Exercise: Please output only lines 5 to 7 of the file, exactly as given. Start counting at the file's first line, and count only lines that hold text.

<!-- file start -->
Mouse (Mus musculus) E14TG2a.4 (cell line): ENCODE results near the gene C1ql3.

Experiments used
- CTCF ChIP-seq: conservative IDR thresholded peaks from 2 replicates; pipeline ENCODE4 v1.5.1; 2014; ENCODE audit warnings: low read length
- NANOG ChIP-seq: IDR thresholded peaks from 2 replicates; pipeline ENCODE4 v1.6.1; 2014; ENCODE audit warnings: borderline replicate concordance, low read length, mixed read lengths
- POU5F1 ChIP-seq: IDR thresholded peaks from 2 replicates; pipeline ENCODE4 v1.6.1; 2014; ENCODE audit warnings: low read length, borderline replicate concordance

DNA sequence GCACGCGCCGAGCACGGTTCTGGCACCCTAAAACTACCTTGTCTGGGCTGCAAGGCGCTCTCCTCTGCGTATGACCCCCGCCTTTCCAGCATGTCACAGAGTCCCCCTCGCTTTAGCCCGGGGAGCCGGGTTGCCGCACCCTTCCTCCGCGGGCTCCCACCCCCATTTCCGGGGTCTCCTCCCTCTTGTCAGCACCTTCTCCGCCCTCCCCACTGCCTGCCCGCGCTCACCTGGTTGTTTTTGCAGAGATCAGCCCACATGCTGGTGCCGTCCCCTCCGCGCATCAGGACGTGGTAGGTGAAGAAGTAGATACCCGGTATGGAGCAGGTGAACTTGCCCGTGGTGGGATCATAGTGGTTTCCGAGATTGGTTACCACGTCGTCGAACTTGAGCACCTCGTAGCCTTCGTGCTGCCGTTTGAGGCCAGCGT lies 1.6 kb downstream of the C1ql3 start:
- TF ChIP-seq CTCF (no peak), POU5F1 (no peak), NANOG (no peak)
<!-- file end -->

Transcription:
- POU5F1 ChIP-seq: IDR thresholded peaks from 2 replicates; pipeline ENCODE4 v1.6.1; 2014; ENCODE audit warnings: low read length, borderline replicate concordance

DNA sequence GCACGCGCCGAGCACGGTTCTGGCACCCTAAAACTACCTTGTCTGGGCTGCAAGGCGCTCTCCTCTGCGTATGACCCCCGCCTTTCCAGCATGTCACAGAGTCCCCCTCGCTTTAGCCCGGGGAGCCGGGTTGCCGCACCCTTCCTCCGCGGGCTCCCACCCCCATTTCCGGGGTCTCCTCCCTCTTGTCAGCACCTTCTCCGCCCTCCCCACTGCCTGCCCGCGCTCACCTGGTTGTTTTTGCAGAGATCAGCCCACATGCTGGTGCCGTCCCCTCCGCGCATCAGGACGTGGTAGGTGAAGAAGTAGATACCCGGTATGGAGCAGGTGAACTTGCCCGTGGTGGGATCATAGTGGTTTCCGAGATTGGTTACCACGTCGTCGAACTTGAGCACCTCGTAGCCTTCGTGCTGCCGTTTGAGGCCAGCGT lies 1.6 kb downstream of the C1ql3 start:
- TF ChIP-seq CTCF (no peak), POU5F1 (no peak), NANOG (no peak)